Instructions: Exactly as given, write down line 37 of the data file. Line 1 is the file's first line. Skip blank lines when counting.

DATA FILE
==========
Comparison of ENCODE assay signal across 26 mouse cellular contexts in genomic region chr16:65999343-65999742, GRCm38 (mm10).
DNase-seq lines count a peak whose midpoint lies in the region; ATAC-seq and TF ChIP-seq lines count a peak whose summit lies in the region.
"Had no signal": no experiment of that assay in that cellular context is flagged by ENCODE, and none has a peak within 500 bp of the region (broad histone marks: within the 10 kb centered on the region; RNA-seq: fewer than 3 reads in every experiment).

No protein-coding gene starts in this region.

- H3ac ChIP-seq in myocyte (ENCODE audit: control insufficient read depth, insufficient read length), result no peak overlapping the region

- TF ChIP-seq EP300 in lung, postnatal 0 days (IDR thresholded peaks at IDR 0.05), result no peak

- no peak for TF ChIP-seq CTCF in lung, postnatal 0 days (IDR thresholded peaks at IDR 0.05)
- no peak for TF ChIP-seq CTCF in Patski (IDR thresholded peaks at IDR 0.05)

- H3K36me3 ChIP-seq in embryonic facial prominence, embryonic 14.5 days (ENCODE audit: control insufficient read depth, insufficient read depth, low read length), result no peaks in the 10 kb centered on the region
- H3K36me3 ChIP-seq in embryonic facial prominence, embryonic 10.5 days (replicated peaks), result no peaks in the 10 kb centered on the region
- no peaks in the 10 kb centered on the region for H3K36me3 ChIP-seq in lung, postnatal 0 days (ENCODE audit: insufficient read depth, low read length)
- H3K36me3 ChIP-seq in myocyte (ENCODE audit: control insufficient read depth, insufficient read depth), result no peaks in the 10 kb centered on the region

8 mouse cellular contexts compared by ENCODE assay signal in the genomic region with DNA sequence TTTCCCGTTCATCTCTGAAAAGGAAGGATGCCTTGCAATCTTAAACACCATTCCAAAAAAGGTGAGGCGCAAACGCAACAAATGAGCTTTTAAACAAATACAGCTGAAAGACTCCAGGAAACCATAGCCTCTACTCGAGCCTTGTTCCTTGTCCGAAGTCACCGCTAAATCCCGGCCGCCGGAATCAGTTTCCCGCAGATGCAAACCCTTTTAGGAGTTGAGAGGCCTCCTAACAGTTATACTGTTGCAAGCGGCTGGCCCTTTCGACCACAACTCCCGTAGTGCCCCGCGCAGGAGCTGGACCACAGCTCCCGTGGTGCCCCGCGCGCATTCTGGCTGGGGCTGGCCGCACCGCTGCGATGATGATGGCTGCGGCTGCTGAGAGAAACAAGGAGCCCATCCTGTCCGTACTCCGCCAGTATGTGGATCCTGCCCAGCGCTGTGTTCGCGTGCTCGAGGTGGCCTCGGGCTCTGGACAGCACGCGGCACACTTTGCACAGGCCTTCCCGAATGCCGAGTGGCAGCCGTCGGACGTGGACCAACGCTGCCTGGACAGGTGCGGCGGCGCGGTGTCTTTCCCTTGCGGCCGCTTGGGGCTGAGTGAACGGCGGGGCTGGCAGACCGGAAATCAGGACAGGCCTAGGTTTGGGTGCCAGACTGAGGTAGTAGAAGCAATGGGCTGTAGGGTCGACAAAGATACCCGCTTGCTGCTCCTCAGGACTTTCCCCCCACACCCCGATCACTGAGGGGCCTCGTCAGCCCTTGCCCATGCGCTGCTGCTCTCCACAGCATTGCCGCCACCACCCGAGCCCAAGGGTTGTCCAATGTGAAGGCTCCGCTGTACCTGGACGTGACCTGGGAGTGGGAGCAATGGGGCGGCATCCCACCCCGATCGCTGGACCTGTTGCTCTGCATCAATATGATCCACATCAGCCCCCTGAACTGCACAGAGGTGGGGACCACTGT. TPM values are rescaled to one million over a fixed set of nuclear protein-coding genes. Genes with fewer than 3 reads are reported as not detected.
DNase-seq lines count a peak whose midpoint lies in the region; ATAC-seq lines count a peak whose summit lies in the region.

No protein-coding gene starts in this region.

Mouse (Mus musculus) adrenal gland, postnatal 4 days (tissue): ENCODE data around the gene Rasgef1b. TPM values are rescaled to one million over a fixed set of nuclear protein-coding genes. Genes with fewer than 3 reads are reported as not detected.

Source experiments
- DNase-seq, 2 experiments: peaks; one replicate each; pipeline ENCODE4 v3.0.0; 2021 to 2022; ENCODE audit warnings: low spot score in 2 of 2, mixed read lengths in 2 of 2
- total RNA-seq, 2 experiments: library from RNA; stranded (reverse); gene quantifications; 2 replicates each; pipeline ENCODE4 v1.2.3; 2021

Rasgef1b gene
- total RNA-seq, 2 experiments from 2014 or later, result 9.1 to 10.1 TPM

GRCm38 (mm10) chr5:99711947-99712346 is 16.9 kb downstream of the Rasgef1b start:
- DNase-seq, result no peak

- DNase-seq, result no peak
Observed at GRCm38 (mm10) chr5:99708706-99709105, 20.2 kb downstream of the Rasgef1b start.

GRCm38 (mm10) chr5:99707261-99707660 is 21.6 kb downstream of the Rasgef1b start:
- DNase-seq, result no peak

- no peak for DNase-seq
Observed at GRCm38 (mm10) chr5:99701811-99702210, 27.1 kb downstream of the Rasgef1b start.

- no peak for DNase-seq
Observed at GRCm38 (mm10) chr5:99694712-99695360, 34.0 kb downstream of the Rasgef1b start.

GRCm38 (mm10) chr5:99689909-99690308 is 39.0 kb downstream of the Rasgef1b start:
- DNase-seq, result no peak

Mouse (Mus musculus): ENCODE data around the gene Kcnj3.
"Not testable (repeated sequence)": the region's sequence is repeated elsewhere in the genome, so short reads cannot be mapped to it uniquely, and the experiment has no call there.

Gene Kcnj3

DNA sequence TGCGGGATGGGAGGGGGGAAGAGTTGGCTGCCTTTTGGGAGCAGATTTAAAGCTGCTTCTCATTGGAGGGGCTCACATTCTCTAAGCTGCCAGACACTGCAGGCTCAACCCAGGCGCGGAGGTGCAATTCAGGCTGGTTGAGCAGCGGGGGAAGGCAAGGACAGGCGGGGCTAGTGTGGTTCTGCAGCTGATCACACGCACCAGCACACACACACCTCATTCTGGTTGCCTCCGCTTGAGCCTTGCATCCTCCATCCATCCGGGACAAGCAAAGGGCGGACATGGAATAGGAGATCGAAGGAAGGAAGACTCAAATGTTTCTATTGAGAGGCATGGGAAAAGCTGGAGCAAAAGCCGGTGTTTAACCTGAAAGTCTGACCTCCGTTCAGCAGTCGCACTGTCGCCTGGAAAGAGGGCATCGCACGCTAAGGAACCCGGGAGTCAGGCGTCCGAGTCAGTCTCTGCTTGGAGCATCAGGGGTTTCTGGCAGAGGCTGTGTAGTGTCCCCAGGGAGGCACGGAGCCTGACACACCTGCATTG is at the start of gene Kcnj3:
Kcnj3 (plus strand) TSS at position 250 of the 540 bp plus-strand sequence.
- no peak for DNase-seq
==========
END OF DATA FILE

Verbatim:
DNA sequence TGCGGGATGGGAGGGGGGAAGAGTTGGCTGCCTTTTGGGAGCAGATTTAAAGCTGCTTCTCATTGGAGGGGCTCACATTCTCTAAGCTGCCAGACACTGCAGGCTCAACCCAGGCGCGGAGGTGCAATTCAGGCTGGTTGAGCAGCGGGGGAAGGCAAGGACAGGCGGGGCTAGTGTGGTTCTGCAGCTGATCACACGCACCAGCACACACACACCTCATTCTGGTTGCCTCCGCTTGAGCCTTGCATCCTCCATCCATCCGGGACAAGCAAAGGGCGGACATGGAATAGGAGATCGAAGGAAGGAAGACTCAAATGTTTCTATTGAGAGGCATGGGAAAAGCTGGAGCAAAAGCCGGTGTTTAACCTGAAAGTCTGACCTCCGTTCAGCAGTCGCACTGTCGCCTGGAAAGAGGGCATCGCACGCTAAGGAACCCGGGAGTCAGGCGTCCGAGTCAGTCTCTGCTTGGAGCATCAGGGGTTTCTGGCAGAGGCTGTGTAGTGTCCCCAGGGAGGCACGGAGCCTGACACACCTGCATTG is at the start of gene Kcnj3: